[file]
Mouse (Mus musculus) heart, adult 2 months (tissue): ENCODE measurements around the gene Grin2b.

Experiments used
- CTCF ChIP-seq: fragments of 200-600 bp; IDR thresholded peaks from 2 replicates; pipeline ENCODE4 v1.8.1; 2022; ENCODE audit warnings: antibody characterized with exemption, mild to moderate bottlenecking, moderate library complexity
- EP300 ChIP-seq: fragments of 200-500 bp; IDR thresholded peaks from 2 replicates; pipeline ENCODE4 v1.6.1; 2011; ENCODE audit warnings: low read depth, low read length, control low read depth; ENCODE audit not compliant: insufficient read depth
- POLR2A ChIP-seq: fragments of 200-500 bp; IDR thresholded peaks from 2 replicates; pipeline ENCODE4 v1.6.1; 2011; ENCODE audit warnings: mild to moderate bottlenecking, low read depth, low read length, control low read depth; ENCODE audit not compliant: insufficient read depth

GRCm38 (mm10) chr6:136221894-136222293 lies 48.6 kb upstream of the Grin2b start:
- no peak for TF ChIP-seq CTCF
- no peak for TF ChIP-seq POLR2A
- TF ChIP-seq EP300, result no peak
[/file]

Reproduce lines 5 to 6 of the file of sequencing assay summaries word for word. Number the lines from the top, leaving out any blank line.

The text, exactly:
- POLR2A ChIP-seq: fragments of 200-500 bp; IDR thresholded peaks from 2 replicates; pipeline ENCODE4 v1.6.1; 2011; ENCODE audit warnings: mild to moderate bottlenecking, low read depth, low read length, control low read depth; ENCODE audit not compliant: insufficient read depth

GRCm38 (mm10) chr6:136221894-136222293 lies 48.6 kb upstream of the Grin2b start: